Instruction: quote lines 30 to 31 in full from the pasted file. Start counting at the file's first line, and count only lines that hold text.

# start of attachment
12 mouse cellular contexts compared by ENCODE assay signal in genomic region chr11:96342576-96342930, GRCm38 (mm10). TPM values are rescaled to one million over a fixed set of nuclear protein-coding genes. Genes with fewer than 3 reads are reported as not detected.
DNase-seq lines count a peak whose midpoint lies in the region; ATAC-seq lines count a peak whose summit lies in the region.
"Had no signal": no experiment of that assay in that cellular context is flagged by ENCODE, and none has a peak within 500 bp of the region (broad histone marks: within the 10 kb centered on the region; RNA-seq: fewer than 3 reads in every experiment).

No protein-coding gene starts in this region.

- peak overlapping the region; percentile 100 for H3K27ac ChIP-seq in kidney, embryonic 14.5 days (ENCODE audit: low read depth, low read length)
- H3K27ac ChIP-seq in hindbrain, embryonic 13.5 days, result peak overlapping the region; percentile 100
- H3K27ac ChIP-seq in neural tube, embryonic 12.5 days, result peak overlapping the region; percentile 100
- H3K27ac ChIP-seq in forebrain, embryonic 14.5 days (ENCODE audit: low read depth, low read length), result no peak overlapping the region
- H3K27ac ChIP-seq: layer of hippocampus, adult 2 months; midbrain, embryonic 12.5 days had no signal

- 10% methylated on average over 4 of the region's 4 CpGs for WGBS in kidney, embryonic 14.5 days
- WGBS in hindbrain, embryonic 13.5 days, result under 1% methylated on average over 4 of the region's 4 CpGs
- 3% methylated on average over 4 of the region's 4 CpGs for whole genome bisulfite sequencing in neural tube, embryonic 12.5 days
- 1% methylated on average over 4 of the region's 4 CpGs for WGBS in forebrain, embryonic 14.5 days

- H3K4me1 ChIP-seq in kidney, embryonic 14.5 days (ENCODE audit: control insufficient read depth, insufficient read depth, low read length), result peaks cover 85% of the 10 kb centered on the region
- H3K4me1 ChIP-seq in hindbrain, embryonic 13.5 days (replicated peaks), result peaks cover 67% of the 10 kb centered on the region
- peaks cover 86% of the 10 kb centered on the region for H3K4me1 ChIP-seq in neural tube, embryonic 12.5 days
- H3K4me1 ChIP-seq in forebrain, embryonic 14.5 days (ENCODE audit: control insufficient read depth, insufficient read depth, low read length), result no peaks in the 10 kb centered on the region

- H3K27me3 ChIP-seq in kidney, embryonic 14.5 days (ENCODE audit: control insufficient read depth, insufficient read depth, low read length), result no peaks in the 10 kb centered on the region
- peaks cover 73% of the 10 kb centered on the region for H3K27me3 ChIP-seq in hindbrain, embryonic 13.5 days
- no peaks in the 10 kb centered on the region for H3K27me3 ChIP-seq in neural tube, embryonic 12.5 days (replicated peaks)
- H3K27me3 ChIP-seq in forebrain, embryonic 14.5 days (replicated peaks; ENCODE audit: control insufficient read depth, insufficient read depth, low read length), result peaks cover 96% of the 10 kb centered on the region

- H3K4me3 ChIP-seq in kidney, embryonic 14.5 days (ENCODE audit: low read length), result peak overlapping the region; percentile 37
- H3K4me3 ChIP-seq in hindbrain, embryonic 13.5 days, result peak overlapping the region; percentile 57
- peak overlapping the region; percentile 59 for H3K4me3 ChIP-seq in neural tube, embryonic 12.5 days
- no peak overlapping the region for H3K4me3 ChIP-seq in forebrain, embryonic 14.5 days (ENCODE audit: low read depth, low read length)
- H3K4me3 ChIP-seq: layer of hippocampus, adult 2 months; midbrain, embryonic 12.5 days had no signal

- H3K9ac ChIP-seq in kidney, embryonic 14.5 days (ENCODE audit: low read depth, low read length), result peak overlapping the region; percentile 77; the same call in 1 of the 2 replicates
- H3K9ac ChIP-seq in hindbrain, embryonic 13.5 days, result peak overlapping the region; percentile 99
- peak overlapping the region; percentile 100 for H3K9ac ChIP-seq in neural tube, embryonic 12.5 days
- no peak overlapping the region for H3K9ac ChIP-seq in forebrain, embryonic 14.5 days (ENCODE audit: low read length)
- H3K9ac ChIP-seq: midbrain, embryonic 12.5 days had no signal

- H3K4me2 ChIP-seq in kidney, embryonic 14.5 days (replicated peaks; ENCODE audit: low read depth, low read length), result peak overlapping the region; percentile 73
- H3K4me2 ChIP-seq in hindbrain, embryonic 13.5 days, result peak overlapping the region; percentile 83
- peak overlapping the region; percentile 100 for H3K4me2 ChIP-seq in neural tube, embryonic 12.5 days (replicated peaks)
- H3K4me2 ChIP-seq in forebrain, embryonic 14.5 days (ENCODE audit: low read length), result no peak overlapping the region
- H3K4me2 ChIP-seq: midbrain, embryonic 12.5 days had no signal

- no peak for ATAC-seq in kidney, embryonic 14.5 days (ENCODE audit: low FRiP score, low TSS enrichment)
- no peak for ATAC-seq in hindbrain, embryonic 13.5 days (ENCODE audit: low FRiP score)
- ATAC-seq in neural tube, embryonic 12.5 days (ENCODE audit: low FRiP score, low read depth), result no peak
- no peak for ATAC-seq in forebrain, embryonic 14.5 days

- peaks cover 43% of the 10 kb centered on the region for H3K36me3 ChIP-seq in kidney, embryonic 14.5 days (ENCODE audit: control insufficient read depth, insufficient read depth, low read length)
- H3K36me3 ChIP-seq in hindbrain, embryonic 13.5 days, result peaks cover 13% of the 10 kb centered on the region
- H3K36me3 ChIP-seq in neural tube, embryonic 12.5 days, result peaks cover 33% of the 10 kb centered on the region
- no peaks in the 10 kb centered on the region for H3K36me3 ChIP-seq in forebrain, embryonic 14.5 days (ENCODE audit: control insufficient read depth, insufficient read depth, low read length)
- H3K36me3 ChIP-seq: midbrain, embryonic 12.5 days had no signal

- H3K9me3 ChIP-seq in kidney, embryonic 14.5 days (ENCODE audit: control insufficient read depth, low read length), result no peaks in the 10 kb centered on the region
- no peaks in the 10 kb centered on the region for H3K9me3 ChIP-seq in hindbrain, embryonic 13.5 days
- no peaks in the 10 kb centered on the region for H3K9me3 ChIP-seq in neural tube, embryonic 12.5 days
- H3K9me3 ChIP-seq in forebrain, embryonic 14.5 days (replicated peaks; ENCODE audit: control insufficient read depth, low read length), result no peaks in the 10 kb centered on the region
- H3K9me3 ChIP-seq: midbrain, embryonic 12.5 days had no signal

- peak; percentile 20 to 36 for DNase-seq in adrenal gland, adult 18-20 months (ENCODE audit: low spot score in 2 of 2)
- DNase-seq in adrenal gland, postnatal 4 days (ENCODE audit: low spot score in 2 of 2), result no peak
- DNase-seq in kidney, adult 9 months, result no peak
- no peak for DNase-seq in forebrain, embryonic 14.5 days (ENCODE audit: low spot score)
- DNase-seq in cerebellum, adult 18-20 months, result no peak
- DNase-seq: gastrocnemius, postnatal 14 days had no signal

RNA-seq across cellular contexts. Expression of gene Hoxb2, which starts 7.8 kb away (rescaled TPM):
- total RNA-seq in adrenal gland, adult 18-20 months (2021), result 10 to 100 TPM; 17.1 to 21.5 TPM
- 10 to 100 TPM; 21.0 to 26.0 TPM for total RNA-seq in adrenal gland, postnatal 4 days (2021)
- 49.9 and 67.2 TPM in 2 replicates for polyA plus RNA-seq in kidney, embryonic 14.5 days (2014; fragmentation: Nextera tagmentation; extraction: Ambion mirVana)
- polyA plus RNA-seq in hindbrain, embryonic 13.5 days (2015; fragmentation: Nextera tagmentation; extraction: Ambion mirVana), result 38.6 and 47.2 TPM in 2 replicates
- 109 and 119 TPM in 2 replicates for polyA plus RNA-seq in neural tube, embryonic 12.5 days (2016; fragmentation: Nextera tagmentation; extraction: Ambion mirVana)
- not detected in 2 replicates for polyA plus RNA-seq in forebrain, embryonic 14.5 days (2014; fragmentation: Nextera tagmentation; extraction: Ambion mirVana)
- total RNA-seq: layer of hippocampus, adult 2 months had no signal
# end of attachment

- no peak overlapping the region for H3K9ac ChIP-seq in forebrain, embryonic 14.5 days (ENCODE audit: low read length)
- H3K9ac ChIP-seq: midbrain, embryonic 12.5 days had no signal